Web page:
The findings mainly surround changes to the main chamber of the heart - the left ventricle - which fills with blood and then pumps it out. As the heart ages, less blood enters the heart, and so less is pumped out.
The study builds on previous research that uses ultrasound to investigate how the heart changes with age. But this study, because it uses MRI scans, is able to make assessments using more detailed - and more reliable - images.
Left ventricle heart muscle grew in men, shrank slightly in women
Another distinguishing feature of the study is that it compares scans taken about a decade apart in the same patients. Most other studies of heart aging have tended to compare snapshots of young and old patients, which makes it difficult to rule out changes among individuals, such as lifestyle and health history.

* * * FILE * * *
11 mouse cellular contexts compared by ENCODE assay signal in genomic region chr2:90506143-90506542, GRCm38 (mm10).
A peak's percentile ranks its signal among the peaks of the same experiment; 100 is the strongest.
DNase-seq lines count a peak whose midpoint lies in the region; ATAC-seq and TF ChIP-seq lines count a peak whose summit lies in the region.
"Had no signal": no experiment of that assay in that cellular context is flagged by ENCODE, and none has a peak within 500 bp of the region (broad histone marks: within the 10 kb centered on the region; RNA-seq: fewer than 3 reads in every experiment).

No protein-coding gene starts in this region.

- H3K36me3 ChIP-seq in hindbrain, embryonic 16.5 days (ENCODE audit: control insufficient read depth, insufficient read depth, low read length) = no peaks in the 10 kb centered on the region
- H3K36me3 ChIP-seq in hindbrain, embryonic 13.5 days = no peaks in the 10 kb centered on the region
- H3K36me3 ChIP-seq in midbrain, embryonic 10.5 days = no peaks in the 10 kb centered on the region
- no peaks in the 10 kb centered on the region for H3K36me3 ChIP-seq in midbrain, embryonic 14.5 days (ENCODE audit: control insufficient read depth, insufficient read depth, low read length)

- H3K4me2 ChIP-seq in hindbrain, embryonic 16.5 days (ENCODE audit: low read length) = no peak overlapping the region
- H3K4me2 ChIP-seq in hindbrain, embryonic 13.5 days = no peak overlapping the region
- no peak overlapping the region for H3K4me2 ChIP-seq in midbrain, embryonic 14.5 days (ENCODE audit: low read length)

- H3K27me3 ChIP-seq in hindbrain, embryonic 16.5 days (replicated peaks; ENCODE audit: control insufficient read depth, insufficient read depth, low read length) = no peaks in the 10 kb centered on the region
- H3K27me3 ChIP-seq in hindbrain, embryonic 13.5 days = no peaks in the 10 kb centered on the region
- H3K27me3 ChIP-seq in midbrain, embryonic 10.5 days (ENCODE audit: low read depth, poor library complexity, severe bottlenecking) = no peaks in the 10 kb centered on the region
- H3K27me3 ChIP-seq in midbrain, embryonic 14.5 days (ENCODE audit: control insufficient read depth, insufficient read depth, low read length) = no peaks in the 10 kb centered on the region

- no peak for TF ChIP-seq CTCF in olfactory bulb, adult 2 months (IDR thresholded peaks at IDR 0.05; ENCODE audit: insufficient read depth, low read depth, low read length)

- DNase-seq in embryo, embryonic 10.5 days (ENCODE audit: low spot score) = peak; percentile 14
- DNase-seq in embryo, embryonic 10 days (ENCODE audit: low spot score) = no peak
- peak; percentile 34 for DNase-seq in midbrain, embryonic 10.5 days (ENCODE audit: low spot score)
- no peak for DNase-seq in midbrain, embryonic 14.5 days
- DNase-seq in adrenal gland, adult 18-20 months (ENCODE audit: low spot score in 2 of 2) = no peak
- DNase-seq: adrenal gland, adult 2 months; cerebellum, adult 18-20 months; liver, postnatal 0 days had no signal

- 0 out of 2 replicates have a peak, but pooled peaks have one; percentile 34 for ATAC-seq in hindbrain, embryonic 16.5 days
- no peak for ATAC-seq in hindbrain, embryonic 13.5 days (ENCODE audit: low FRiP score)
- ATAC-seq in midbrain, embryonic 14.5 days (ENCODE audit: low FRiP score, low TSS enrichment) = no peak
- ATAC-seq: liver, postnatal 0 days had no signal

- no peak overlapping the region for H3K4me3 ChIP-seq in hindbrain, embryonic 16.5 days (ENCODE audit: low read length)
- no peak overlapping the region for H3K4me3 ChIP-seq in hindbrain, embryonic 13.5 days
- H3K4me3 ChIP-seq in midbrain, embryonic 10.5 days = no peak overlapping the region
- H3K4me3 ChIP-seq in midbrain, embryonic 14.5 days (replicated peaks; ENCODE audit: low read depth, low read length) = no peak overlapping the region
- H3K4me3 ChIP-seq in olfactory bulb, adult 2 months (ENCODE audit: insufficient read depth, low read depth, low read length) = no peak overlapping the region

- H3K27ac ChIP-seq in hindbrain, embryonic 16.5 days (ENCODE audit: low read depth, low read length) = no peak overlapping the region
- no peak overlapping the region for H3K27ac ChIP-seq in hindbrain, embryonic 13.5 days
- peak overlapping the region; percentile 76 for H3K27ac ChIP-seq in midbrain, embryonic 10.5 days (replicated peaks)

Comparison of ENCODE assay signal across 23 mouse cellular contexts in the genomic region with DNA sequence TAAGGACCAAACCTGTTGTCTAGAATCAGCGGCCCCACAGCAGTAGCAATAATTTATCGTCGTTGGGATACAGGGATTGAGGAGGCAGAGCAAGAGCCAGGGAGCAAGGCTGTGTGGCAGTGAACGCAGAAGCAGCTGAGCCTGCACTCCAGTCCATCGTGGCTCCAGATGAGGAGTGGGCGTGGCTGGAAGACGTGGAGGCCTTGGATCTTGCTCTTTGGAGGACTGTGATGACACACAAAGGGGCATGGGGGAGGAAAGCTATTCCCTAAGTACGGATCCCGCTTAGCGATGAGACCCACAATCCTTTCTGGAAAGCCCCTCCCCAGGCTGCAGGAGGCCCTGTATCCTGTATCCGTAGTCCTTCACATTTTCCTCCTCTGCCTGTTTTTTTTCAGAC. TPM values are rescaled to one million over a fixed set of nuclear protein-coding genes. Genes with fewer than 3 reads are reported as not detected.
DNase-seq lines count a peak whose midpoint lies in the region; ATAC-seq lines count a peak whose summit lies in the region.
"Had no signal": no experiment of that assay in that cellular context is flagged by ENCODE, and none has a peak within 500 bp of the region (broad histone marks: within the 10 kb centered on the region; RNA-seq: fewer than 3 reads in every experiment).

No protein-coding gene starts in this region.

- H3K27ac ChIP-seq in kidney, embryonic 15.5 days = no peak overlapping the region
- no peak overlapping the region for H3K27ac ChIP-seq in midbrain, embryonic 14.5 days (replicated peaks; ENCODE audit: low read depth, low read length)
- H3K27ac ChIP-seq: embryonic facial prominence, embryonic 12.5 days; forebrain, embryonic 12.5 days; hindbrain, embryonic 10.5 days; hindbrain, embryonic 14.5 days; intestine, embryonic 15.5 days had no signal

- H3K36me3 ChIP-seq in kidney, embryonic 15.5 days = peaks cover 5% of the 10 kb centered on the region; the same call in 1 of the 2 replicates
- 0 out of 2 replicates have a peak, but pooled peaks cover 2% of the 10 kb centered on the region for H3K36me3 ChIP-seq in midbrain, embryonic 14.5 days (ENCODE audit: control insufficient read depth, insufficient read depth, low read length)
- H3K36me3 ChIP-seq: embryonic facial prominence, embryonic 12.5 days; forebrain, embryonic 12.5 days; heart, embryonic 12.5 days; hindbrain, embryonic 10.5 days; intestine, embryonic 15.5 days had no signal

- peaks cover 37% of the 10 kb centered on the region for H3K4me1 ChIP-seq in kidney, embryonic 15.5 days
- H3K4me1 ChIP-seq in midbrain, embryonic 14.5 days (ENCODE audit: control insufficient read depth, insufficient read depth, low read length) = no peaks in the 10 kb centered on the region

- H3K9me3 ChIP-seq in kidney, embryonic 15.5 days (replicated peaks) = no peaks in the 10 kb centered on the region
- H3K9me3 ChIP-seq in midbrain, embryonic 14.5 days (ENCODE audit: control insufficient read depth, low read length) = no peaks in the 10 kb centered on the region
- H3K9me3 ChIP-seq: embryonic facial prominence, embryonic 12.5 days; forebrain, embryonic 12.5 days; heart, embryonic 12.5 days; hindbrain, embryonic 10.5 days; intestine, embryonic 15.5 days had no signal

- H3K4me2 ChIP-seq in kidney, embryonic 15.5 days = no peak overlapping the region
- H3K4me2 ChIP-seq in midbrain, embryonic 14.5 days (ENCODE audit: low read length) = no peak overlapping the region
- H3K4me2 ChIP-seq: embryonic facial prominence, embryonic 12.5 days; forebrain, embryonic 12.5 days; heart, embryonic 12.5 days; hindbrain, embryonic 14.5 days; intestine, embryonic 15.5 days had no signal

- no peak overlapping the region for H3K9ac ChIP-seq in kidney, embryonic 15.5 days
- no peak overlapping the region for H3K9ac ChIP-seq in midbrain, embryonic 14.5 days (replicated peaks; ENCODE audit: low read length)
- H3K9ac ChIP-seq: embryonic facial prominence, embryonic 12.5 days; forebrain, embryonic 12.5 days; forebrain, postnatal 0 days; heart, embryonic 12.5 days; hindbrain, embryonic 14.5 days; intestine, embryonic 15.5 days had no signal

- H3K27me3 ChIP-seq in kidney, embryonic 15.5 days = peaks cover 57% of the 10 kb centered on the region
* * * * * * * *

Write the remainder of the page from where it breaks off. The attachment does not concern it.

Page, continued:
John Eng, lead researcher and associate professor of radiological science at Johns Hopkins, notes:
"We had the opportunity to re-examine the same people after 10 years so that we could see what happened to their hearts after a decade. This is a more reliable way to assess left ventricular changes over time."
He and his colleagues found that in men, the heart muscle around the left ventricle grows and thickens with age, while in women it stays the same, or even shrinks slightly.
"Thicker heart muscle and smaller heart chamber volume both portend heightened risk of age-related heart failure," Prof. Eng explains, "but the gender variations we observed mean men and women may develop the disease for different reasons."
Heart filling capacity reduced with age, but more so in women
The participants in the study were aged between 54-94 and did not have any pre-existing heart disease when they enrolled. They underwent two sets of MRI scans, taken about 10 years apart between 2002-2012.
The MRI scans showed the interior and exterior of the heart in 3D, and allowed the researchers to assess size and volume of heart muscle, and from these to calculate its weight.
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